All you need is love, love, love is all you need.
All you need is love (all together now)
All you need is love (everybody)
All you need is love, love, love is all you need.
This article presents an objective, naturalistic, scientific theory of morality. It is presented as an answer to the religious argument that there would be no objective morality without God and the equally fallacious secular argument that there is no objective morality at all. It is based on the same fundamental principles that have guided modern physicists to discover the unified laws of nature. To understand it, we first must review the essential nature of science and the historical trajectory that has led to the modern unified theories.
Objectivity, Symmetry, and Invariance
The essence of science is objectivity and the essence of objectivity is invariance under transformation. Harvard philosopher Robert Nozick explained this in his article Invariance and Objectivity where he describes the nature of objective facts or truths as follows:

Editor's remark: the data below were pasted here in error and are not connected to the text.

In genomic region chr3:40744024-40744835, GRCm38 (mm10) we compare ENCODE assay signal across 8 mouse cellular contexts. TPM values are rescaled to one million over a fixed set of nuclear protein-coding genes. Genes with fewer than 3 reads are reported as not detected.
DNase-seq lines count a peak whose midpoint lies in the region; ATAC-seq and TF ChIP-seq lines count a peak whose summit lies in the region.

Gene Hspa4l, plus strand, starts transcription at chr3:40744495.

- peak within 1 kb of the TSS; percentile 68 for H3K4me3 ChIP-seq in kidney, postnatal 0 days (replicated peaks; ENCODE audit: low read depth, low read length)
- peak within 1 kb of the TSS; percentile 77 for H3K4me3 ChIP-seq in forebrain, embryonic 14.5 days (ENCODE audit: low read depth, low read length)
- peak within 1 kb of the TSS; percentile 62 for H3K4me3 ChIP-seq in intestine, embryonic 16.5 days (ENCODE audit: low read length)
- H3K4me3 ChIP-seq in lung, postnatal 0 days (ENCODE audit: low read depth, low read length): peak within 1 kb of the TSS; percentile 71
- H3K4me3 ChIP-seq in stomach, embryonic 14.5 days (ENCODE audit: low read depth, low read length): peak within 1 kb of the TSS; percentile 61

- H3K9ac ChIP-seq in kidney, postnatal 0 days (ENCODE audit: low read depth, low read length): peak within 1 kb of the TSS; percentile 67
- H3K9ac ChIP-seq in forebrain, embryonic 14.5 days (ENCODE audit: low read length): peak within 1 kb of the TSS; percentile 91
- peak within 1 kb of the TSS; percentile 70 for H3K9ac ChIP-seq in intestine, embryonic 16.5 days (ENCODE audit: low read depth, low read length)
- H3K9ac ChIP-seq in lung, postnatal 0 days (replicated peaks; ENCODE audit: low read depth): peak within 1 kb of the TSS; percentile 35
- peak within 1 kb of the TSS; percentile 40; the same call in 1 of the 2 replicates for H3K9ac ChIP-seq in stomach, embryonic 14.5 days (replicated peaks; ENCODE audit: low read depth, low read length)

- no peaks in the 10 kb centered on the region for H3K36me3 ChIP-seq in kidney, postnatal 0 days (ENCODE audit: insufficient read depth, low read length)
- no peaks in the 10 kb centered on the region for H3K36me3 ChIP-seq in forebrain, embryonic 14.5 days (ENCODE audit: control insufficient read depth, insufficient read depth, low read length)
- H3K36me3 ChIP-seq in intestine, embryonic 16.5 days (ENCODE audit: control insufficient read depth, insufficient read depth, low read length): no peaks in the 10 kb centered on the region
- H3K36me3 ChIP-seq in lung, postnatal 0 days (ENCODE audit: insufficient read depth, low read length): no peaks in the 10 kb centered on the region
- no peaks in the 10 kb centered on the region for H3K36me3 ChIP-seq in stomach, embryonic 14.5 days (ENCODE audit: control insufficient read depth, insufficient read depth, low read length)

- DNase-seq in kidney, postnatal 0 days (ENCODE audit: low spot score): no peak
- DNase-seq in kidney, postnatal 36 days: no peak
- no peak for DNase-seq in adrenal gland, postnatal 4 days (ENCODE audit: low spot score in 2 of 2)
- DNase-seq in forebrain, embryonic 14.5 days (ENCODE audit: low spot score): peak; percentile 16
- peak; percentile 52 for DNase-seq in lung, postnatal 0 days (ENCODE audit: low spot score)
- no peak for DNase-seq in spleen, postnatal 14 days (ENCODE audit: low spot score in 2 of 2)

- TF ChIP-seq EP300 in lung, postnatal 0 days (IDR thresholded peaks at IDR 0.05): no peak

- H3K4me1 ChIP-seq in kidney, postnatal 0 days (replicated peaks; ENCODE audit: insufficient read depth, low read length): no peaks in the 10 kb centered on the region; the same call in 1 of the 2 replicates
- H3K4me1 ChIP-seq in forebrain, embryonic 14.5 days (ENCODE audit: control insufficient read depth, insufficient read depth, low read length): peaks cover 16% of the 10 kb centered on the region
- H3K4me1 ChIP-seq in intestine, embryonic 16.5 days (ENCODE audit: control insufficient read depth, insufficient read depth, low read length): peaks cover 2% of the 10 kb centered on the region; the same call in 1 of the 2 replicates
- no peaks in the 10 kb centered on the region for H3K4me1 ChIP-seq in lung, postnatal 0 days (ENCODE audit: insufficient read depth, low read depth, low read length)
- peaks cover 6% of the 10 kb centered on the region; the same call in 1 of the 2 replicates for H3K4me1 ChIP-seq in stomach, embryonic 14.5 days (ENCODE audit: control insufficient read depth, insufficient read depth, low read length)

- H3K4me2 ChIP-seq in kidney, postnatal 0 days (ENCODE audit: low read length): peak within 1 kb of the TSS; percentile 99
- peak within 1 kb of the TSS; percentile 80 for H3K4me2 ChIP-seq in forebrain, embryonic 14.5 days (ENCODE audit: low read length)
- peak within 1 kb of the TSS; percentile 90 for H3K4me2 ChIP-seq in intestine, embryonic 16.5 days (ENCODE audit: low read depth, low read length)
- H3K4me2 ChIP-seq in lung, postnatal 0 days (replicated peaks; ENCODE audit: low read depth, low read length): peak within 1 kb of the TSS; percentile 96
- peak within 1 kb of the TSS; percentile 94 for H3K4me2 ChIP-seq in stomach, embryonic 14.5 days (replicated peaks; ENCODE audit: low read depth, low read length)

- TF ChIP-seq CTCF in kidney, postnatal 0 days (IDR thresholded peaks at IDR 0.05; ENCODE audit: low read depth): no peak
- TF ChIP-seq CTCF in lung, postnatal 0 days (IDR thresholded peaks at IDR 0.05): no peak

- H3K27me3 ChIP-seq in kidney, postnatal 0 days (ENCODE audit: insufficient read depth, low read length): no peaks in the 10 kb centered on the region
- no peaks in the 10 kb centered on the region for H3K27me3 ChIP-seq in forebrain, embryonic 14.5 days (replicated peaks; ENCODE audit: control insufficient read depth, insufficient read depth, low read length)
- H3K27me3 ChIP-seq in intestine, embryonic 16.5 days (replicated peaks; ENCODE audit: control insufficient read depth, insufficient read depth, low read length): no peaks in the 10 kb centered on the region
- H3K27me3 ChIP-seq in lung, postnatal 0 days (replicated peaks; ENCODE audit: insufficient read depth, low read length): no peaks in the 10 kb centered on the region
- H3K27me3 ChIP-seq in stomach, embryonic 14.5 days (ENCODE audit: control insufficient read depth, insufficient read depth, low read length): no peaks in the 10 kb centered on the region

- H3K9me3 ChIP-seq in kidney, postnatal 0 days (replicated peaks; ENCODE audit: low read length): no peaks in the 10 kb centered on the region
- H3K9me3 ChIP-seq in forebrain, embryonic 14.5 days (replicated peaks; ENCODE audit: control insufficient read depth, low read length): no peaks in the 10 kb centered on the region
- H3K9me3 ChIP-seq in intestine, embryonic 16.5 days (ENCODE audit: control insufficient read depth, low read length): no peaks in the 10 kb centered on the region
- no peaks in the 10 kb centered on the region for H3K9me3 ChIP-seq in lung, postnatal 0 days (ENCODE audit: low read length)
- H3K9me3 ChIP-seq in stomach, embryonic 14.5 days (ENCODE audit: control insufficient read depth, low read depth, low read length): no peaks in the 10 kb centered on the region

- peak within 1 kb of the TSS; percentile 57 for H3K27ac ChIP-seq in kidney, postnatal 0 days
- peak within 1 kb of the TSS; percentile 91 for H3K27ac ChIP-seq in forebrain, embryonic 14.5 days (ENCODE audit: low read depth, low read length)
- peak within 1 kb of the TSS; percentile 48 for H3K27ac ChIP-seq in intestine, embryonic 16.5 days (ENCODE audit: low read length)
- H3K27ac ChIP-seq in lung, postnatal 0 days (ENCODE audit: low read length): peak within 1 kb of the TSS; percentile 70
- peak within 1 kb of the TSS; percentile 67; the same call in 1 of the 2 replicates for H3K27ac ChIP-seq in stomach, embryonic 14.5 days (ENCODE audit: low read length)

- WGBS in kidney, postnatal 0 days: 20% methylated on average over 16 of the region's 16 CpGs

- First, an objective fact is accessible from different angles. It can be repeated by the same sense (sight, touch, etc.) at different times, it can be repeated by different senses of one observer, and by different observers. Different laboratories can replicate the phenomenon.
- The second mark of an objective truth, related to the first, is that there is or can be intersubjective agreement about it.
- The third feature concerns independence. If p is an objective truth, then it holds independently of people’s beliefs, desires, hopes, and observations or measurements that p.
- An objective fact is invariant under various transformations. It is this invariance that constitutes something as an objective truth and it underlies and explains the first three features.